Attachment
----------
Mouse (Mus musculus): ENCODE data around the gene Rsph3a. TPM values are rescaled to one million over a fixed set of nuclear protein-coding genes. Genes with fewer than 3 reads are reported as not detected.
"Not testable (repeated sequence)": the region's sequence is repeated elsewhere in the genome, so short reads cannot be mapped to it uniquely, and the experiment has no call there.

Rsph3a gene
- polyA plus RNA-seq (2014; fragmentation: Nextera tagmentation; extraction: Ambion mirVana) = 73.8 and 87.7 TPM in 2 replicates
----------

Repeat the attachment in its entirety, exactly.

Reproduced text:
Mouse (Mus musculus): ENCODE data around the gene Rsph3a. TPM values are rescaled to one million over a fixed set of nuclear protein-coding genes. Genes with fewer than 3 reads are reported as not detected.
"Not testable (repeated sequence)": the region's sequence is repeated elsewhere in the genome, so short reads cannot be mapped to it uniquely, and the experiment has no call there.

Rsph3a gene
- polyA plus RNA-seq (2014; fragmentation: Nextera tagmentation; extraction: Ambion mirVana) = 73.8 and 87.7 TPM in 2 replicates